The new Ubuntu Software Center
You may remember my mention of the Ubuntu Software Center in my article "Ubuntu Karmic Koala preview". Well, Karmic Koala is now officially Ubuntu 9.10 and is on the streets. I have installed the release and am as pleased as I expected I would be. One aspect of 9.10 that I was most interested in was the new Ubuntu Software Center.
I have always been a big fan of apt-get and Synaptic, so I was curious as to how Ubuntu could possibly improve on either of these tools. I have used the Software Center a few times already and I can see why Ubuntu migrated to this new system: It's very user friendly (more so than the original Add/Remove Software tool), it's reliable, it's easier to add new repositories, and it has a much cleaner interface.
But can this tool take the place of the original tools? Can the Ubuntu Software Center usurp both Add/Remove Software and Synaptic? Let's examine the tool and draw our conclusions.
The ultimate goal for the Ubuntu Software Center is to become a single point of focus for software management in Ubuntu. Effectively, the Software Center is going to become the Ubuntu version of the iPhone App Store. Here are the current and planned features:
- Install open source/free software (Version 1).
- Install commercial/non-free software (Version 3).
- Rate and review software (Version 2).
- Replace Synaptic and Gdebi (Version 2).
So by Version 3 the Ubuntu Software Center will be a total one-stop shop for Linux software installation in Ubuntu. Exciting times indeed. But right now we're at Version 1 and the big question is, does it stand up to previous tools. Let's take a look.
When you fire up the Ubuntu Software Center (done by clicking on the entry in the Applications menu) the main window is laid out very clearly (see Figure 1) will be the Banshee (since it has been referenced a number of times on Ghacks.)
To locate Banshee either click on the Sound & Video category (from the main page) or enter "banshee" (no quotes) in the search field and hit Enter.
When the listing appears, select the entry, and click on the right-pointing arrow that appears (see Figure 2). When you click that arrow you will be presented with an information window that allows you to either install the software or visit the software's web page.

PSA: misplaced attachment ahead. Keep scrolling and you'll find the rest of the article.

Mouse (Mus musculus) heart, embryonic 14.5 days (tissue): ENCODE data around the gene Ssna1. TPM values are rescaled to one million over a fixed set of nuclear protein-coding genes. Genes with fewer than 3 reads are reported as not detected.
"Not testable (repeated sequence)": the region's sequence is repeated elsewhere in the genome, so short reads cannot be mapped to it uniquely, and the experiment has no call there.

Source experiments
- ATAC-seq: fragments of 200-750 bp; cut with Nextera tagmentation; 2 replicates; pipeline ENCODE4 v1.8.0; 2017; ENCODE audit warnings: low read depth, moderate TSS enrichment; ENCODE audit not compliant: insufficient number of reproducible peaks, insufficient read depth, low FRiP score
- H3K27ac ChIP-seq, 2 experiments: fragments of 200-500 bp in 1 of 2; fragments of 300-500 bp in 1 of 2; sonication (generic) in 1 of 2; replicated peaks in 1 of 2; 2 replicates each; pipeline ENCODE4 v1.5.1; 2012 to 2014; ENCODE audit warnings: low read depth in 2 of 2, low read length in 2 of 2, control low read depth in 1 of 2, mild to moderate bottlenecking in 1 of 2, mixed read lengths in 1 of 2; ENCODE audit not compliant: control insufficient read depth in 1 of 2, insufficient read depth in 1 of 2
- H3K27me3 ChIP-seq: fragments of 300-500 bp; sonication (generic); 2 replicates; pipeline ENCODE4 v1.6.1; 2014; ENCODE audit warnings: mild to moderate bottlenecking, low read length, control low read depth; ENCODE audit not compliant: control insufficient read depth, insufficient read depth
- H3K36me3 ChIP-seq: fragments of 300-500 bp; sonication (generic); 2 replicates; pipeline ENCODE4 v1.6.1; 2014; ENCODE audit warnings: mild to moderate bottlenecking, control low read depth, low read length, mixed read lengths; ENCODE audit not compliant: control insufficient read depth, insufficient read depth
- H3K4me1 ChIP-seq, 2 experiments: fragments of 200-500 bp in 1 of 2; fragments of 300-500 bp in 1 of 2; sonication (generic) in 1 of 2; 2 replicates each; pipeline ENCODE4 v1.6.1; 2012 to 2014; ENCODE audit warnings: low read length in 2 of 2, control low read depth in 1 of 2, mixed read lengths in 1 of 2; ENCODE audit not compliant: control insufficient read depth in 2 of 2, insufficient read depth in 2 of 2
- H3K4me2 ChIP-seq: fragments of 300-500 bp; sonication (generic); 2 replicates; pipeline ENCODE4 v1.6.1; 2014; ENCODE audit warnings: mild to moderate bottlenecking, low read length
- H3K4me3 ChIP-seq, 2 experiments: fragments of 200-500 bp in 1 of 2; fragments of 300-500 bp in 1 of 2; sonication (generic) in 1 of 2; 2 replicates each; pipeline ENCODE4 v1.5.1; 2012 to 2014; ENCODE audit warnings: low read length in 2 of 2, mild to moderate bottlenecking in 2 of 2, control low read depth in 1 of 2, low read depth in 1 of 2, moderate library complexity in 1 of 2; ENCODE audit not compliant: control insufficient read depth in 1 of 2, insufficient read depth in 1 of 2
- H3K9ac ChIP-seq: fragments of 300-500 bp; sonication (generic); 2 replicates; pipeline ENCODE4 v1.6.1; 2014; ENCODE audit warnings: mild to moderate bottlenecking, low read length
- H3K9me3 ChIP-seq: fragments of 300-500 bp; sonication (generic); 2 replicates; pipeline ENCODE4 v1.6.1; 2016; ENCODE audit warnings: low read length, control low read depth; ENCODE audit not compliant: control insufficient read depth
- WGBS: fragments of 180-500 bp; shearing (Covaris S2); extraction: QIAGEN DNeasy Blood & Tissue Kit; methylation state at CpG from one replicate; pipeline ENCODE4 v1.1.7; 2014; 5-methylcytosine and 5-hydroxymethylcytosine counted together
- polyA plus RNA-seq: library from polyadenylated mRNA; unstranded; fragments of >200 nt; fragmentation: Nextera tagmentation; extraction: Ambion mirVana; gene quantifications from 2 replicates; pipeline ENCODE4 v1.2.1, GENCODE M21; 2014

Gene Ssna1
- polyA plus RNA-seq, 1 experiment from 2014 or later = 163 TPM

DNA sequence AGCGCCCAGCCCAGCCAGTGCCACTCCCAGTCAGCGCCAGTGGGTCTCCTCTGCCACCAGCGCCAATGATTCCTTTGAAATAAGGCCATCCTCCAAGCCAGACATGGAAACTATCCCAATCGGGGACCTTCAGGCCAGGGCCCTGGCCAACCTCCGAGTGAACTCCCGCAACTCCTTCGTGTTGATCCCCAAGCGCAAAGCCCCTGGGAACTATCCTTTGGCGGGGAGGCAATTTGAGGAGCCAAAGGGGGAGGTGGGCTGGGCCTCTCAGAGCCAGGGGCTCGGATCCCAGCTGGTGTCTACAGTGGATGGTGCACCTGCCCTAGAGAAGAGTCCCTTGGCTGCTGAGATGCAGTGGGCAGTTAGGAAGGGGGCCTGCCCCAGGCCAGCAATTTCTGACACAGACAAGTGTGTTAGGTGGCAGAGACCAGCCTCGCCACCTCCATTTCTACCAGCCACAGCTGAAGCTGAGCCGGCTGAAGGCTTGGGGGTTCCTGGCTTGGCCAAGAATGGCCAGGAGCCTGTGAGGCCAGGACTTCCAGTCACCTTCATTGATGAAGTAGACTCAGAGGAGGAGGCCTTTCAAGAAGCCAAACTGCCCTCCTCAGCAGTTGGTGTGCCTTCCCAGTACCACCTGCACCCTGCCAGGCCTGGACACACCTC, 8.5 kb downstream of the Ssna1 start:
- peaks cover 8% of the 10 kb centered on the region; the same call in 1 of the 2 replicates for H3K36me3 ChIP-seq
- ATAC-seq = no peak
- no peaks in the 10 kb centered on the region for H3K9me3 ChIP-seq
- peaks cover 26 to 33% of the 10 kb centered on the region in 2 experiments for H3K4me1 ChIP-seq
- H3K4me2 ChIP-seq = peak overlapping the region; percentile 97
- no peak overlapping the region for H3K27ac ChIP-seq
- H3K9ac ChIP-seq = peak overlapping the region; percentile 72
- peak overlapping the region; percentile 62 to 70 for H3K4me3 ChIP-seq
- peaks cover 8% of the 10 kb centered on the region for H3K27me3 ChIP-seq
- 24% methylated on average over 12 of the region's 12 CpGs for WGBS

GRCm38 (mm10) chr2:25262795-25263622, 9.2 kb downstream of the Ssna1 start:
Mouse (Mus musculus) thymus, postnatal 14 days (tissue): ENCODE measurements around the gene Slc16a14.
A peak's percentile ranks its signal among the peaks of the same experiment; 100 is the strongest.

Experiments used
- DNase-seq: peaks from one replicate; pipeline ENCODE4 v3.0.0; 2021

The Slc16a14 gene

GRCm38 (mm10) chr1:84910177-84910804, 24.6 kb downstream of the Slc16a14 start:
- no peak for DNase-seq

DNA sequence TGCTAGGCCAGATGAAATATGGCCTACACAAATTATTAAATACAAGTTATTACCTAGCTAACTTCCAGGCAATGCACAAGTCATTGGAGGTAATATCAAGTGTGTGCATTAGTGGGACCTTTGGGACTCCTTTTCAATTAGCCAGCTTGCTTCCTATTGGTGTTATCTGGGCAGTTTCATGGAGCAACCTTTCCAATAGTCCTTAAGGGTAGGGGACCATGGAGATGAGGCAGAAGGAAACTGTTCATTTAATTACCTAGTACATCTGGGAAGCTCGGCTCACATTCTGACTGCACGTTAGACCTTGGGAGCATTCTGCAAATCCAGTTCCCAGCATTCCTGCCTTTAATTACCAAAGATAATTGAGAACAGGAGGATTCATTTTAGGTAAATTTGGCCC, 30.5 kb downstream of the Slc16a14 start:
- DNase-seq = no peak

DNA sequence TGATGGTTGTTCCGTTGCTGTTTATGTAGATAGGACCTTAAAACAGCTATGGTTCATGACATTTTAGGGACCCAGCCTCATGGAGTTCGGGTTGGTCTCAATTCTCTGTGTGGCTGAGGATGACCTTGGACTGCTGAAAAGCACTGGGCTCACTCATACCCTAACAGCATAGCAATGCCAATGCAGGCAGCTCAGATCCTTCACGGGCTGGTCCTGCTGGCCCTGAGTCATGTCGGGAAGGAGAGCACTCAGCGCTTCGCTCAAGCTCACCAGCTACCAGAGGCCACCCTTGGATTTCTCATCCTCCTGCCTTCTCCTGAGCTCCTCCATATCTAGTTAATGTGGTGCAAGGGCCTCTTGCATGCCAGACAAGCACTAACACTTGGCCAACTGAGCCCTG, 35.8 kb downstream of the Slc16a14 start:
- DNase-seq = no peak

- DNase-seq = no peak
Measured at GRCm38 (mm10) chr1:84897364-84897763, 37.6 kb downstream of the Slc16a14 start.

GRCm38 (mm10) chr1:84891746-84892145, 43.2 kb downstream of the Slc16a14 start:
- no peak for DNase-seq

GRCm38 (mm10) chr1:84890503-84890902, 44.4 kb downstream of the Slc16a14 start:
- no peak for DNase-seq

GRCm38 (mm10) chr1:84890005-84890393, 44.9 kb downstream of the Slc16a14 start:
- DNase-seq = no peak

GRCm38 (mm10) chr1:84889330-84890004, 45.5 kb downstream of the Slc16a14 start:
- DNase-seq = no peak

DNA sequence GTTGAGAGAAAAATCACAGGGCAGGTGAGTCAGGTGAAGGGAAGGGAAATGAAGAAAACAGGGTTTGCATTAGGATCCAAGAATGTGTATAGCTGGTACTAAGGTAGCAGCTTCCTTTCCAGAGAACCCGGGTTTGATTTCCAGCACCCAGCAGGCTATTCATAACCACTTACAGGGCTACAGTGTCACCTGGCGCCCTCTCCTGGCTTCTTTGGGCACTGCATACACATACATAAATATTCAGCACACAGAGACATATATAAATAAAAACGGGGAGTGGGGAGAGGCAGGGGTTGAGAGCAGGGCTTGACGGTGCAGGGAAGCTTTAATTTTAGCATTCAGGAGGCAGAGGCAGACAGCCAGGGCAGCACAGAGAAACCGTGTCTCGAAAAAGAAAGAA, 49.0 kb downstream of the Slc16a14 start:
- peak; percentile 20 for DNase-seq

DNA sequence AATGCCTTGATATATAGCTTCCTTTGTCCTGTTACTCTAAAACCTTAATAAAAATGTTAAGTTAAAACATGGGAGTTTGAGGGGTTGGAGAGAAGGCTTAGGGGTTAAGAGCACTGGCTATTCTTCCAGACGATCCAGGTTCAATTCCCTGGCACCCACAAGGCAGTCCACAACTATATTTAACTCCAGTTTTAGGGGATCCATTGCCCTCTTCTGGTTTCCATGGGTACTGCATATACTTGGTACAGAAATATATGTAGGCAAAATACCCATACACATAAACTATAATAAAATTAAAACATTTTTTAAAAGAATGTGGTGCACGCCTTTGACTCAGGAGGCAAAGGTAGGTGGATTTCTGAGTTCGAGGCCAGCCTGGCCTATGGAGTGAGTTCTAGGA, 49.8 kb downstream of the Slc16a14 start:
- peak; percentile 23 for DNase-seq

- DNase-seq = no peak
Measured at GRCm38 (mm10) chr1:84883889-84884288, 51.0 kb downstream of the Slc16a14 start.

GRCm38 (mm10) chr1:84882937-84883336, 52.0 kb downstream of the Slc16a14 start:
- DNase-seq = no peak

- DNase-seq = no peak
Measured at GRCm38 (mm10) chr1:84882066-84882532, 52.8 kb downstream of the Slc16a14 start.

In order to install the selected software, click on the Install button (see Figure 3) which will require you to enter your sudo password. Upon entering your password a new pane will open up showing the progress of the installation. Depending upon the size of the application, this progress could take a while. The speed of the download will also be directly effected by the newness of the 9.10 release and how busy the repositories are.
Once the software is installed you will be returned to the information window that will look a bit different. Where the "Install" button was is now a "Remove" button and, if available, a screenshot will appear.
Where adding new software sources in Synaptic could be somewhat confusing to new users, adding these same sources in the Software Center has become incredibly easy. All you have to do is follow these steps:
- Click on the Edit menu.
- Click the Software Sources entry.
- Enter your password if you haven't already authenticated.
- Click on the Other Software tab in the Sources window.
- Click the Add button.
- Enter the entire line (the same line you would add to the /etc/apt/sources.list file in the text area).
- Click the Add Source button.
You're done. You no longer have to enter multiple pieces of information for a repository to be added.
At first I was skeptical about the new Software Center. But after using the tool, and seeing where the tool is heading, I like what I am seeing (and using). I think Ubuntu is going to have a major hit on their hands with the Software Center.Advertisement